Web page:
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South African Journal of Science

On-line version ISSN 1996-7489
Print version ISSN 0038-2353

S. Afr. j. sci. vol.112 n.7-8 Pretoria  2016 



Developmental simulation of the adult cranial morphology of Australopithecus sediba



Keely B. CarlsonI; Darryl J. de RuiterI, II; Thomas J. DeWittIII; Kieran P McNultyIV; Kristian J. CarlsonI, V; Paul TafforeauVI; Lee R. BergerII

IDepartment of Anthropology, Texas A&M University, College Station, Texas, USA
IIEvolutionary Studies Institute, School of Geosciences, University of the Witwatersrand, Johannesburg, South Africa
IIIDepartment of Wildlife and Fisheries Sciences, Texas A&M University, College Station, Texas, USA
IVDepartment of Anthropology, University of Minnesota, Minneapolis, Minnesota, USA
VDepartment of Anthropology, Indiana University, Bloomington, Indiana, USA
VIEuropean Synchrotron Radiation Facility, Grenoble, France





The type specimen of Australopithecus sediba (MH1) is a late juvenile, prompting some commentators to suggest that had it lived to adulthood its morphology would have changed sufficiently so as to render hypotheses regarding its phylogenetic relations suspect. Considering the potentially critical position of this species with regard to the origins of the genus Homo, a deeper understanding of this change is especially vital. As an empirical response to this critique, a developmental simulation of the MH1 cranium was carried out using geometric morphometric techniques to extrapolate adult morphology using extant male and female chimpanzees, gorillas and humans by modelling remaining development. Multivariate comparisons of the simulated adult A. sediba crania with other early hominin taxa indicate that subsequent cranial development primarily reflects development of secondary sexual characteristics and would not likely be substantial enough to alter suggested morphological affinities of A. sediba. This study also illustrates the importance of separating developmental vectors by sex when estimating ontogenetic change. Results of the ontogenetic projections concur with those from mandible morphology, and jointly affirm the taxonomic validity of A. sediba.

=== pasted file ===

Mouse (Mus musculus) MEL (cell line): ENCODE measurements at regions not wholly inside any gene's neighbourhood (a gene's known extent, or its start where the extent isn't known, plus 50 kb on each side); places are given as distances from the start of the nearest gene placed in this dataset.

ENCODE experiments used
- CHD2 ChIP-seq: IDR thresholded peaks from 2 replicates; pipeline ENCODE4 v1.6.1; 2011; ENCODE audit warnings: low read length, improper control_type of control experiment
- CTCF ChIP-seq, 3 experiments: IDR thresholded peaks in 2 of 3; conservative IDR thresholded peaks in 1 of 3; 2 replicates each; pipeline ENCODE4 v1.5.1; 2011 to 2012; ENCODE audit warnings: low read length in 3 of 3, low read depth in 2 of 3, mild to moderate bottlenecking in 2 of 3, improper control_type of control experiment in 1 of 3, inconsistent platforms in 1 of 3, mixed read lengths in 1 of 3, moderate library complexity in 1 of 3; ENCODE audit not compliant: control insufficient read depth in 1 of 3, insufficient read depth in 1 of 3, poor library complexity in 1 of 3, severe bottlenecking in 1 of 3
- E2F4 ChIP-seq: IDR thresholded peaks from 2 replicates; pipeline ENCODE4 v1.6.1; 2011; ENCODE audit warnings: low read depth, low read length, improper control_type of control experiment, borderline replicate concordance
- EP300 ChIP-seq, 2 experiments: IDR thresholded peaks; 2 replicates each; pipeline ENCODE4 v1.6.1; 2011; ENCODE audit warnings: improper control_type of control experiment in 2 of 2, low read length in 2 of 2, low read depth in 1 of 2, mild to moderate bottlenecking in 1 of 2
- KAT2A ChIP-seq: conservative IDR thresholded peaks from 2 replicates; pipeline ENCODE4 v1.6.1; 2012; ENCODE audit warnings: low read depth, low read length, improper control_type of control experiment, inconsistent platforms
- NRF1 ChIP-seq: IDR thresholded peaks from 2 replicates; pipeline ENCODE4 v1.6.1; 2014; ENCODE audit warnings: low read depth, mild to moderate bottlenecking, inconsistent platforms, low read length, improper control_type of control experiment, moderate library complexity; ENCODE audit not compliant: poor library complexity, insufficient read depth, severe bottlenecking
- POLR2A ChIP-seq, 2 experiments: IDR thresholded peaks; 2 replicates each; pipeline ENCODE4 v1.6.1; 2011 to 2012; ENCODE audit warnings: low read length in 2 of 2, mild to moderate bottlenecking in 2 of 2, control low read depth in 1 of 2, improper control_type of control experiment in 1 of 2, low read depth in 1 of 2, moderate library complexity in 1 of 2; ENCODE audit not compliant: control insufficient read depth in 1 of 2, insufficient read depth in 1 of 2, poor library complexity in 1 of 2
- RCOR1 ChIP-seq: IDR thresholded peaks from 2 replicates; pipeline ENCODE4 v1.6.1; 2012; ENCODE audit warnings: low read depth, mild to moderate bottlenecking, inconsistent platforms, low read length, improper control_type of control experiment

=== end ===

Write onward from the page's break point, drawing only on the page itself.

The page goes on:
Keywords: Malapa; geometric morphometrics; craniofacial morphology; hominin evolution; ontogenetic projection




To date, only a single, relatively complete cranium of Australopithecus sediba has been recovered from the Malapa fossil site, belonging to the type specimen MH1.1 Dating to 1.977±0.002 Ma,2 the Malapa hominins exhibit a unique, mosaic morphology, possessing features that align them with both the genus Homo as well as other species of australopith1. Based on this intermediate morphology, Berger et al.1 suggested a possible ancestor-descendant relationship between A. sediba and the genus Homo, with the possibility of A. sediba representing the direct ancestor to H. erectus, or otherwise a close sister group to that ancestor. The cranium itself shows remarkable preservation, possessing a complete facial skeleton and detailed surface anatomy with clearly visible suture lines. The second molars are in occlusion in this specimen, while the third molars remain in the crypt1, indicating its sub-adult status. With an estimated cranial capacity of 420 cm3, it is estimated that MH1 had achieved approximately 95% of its expected brain growth at age of death.1,3

In response to the announcement, several outside commentators immediately questioned the distinctiveness of A. sediba as a unique species separate from A. africanus.4,5In a diametrically opposed argument, others suggest that this species should have been assigned to the genus Homo.4Because of the young age and hence incomplete growth of the type specimen, several commentators have further questioned the reliability of phylogenetic interpretations based on the MH1 fossil.4-8 Critics of the Berger et al.1 interpretations argue that the degree of development expected to occur between second and third molar eruption would have been substantial enough to alter our current interpretations of the morphological affinities of A. sediba, especially those features thought to resemble later Homo. For example, Spoor6 argued the possibility for increased constriction of the MH1 brain case had it reached full adulthood. More recently, Kimbel8 criticised the use of the juvenile mandible in multivariate statistical comparisons with other species, based on the potential of continued growth and development for impacting linear measurements.9